ORA THOMPSON, farmer, P; O. Bingham Centre, was born in New Jersey, April 16, 1818, a son of Joshua and Polly (Romer) Thompson, who settled in Bingham township in 1824, locating on the farm now owned by Wilson Gee, which they cleared and improved, and resided in the township until their death. They had a family of eight children: Maria (Mrs. Ichabod Graham), Ora, Sally (Mrs. Sidney Abbott), Alvah, Susan A. (Mrs. John Henry), Wilbert, Clark and Milton. Ora Thompson was reared in Bingham township from the age of six years. In 1839 he settled on the farm he now occupies, all of which he cleared and improved. In 1845 he married Julia, daughter of Ezekiel and Mary (Cartwright) Lane, and to them have been born eight children: Levi J., Mary A. (Mrs. A. C. Evans), Angelia (Mrs. L. Merritt), Melissa (Mrs. Charles Henry), Byron, Lottie (Mrs. Wm. Sherman), Chandler and Grant. Mr. Thompson is one of the oldest residents of Bingham township, and is a prominent farmer. Politically he is a Republican.


LEVI J. THOMPSON, farmer, P.O. Bingham Centre, was born in Bingham township, September 19, 1845, a son of Ora and Julia (Lane) Thompson. His paternal grandfather was Joshua Thompson, who settled in Bingham in 1824, and his maternal grandfather was Ezekiel Lane. Levi was reared and educated in his native township, and after the breaking out of the Civil war enlisted, February 5, 1864, and, was assigned to Company G, Fifty-third Pennsylvania Regiment. He participated in the Wilderness campaign, and lost his right arm at the battle of Spottsylvania May 12, 1864. He was honorably discharged from the service January 5, 1865. He located on the farm he now occupies, in 1865, a good share of which he cleared and improved. He has been twice married. His first wife was Rachel, daughter of Amos R. and Bethiah (Carpenter) Lewis, of Bingham township, by whom he had the following children: Iva, Addie, Lula and Asa. His second wife is Ada, daughter of Benjamin R. and Lorinda (Lewis) Grover, of Bingham township, and they have four children: Lillie, Grace, Asahel and Clara. Mr. Thompson is a representative citizen, and has held several of the local offices of the township. In politics he is a Republican.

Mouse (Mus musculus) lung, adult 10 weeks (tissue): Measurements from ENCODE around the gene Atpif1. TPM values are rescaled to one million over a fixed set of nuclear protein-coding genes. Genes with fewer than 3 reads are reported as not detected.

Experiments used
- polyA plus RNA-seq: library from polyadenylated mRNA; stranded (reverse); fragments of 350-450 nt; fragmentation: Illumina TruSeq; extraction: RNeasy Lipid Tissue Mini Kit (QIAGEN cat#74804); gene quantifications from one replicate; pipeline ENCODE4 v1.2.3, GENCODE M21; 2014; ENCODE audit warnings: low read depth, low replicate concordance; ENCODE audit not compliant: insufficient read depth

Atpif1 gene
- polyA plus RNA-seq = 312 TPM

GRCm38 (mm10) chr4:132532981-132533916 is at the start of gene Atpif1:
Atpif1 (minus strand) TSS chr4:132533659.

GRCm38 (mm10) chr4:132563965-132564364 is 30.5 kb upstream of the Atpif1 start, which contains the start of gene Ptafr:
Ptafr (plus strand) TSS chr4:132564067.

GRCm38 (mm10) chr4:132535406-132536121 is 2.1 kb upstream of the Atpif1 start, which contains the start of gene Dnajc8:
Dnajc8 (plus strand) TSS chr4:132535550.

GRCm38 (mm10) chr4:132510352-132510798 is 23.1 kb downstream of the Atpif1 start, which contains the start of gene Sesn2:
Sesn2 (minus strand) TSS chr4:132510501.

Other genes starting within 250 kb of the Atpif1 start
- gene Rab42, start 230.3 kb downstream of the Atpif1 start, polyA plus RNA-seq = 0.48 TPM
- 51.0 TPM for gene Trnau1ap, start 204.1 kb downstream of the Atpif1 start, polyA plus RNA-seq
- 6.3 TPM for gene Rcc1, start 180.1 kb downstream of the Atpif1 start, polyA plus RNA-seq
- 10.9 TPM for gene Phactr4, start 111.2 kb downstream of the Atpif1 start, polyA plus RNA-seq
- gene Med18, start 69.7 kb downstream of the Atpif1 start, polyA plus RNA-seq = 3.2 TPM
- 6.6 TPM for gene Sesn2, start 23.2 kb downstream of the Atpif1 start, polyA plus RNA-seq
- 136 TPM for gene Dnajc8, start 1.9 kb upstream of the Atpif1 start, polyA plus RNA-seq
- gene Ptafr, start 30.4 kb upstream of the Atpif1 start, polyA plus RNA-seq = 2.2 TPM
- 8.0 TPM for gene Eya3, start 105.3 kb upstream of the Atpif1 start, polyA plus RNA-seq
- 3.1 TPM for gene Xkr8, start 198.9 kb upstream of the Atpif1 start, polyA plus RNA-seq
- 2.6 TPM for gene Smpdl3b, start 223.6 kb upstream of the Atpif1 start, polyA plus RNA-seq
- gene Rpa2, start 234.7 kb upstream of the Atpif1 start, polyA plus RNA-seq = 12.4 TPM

AARON S. WORDEN, P.O. Ulysses, was born April 19, 1847, in Bingham township, Potter county, on the farm he now owns and occupies, a son of Charles and Clarissa (Bice) Worden. His paternal grandfather, Benjamin Worden, formerly of Otsego county, N.Y., settled in Bingham township, Potter Co., Penn., in 1831, and made this his home until his death. His maternal grandfather, John A. Bice, settled in the same township in 1838. Charles Worden came to Bingham township when ten years of age, in 1831, and in 1842 settled on a farm now owned by his son, Aaron S., which he cleared and improved, living there until his death. His children were Erastus S. (who died in New York City at the close of the late war, of disease contracted in the army), Ephraim S., Aaron S., Charles V. (deceased), Emma (Mrs. Alonzo Howe) and Ella (Mrs. Charles Stillman, of Ulysses). A. S. Worden was reared in Bingham township, and has owned and occupied the old homestead since his marriage, September 22, 1869, to Mary A., daughter of John L. and Electa (Webster) Van Deboe, of Otsego county, N.Y. Mr. and Mrs. Worden have one daughter, M. Alma. Mr. Worden is a leading farmer and a breeder of Devon cattle and Percheron horses. Politically he is a Republican.